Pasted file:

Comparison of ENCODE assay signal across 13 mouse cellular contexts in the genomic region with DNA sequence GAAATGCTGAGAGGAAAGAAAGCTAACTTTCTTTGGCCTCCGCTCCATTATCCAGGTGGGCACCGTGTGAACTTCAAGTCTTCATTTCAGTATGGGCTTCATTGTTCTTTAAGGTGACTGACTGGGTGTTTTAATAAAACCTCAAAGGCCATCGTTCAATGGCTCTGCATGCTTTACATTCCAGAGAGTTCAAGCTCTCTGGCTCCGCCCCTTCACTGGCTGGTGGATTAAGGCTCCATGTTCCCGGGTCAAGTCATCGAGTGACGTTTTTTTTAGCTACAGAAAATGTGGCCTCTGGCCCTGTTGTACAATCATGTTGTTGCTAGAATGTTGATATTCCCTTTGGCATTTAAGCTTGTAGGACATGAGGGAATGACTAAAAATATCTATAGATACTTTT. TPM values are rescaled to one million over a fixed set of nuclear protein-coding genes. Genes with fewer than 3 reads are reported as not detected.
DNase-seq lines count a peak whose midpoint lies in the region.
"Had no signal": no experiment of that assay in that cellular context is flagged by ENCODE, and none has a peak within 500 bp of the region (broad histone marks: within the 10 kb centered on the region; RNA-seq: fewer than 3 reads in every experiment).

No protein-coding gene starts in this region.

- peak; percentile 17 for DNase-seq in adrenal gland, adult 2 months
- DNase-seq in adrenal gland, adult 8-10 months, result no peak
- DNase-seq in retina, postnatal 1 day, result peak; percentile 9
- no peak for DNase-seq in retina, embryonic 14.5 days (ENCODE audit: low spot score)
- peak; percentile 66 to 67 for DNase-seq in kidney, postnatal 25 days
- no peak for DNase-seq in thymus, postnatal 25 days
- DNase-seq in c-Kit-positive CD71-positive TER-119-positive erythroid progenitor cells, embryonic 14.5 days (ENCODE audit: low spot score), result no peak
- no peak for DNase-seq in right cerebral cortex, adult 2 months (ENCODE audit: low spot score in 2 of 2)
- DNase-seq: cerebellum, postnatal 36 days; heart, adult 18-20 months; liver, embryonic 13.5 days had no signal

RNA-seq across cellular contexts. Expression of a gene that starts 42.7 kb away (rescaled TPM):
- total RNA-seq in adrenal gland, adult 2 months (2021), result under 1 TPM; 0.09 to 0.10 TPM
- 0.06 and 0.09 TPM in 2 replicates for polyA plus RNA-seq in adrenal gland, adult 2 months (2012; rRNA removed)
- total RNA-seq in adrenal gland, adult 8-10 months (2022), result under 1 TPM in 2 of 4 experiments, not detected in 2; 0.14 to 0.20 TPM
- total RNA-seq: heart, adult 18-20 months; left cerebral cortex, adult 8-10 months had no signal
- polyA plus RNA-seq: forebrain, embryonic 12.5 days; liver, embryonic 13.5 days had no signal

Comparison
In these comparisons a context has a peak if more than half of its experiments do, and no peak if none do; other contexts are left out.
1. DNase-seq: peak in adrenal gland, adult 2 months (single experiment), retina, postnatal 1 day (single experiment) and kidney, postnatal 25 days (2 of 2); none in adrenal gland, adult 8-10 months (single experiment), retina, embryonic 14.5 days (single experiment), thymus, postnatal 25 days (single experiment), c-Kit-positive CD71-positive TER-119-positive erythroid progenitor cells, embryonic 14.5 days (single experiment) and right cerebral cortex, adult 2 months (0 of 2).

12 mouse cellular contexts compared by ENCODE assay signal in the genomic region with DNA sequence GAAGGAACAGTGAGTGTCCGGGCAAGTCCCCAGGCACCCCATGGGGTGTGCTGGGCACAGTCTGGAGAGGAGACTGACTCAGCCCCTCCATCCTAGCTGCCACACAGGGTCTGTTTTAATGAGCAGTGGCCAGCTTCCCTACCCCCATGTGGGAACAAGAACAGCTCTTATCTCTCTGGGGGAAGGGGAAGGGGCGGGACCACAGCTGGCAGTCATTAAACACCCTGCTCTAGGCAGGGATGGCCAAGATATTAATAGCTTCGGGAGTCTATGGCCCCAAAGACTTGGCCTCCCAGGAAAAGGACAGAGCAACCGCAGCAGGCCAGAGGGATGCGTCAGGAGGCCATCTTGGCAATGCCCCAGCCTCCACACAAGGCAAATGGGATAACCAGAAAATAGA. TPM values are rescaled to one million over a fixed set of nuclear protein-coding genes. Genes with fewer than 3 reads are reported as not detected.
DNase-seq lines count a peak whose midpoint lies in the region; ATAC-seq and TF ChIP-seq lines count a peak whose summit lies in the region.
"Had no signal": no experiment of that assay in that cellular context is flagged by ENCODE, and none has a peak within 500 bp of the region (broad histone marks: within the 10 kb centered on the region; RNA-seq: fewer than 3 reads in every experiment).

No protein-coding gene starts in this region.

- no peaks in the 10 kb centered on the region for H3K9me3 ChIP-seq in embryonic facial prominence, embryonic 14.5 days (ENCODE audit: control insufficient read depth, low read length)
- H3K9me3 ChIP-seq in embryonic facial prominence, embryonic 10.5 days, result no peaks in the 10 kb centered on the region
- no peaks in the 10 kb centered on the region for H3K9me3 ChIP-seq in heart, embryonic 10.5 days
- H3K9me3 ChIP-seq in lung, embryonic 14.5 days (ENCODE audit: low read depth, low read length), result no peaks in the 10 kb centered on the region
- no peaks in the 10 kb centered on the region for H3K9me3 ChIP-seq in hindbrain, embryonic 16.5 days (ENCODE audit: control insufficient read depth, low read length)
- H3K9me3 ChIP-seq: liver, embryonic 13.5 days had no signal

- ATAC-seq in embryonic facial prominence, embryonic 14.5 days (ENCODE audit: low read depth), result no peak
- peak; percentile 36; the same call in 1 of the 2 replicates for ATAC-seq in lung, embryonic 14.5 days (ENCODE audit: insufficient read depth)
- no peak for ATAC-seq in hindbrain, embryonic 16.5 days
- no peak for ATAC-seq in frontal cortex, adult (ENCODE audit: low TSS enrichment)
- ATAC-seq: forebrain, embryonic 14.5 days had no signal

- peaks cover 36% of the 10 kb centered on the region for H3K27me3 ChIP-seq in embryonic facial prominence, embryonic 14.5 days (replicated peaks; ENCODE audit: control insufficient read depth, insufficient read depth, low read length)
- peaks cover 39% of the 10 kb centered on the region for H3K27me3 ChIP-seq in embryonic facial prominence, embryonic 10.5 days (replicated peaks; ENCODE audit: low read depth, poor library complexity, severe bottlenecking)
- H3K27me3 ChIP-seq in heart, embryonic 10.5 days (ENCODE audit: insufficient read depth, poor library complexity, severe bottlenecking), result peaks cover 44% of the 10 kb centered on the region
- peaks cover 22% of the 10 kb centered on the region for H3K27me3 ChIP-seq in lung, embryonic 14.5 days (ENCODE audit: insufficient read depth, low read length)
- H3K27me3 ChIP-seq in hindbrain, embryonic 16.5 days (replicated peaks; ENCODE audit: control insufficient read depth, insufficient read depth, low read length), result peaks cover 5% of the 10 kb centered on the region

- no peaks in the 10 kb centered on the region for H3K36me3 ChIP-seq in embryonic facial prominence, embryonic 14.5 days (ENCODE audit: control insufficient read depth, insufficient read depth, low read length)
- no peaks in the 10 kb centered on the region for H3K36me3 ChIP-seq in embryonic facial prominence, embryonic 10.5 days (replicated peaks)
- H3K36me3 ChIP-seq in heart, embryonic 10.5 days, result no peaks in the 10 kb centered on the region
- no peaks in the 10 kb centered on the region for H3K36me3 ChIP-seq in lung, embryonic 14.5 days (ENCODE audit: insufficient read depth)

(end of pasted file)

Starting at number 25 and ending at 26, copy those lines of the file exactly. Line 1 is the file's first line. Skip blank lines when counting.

"Had no signal": no experiment of that assay in that cellular context is flagged by ENCODE, and none has a peak within 500 bp of the region (broad histone marks: within the 10 kb centered on the region; RNA-seq: fewer than 3 reads in every experiment).

No protein-coding gene starts in this region.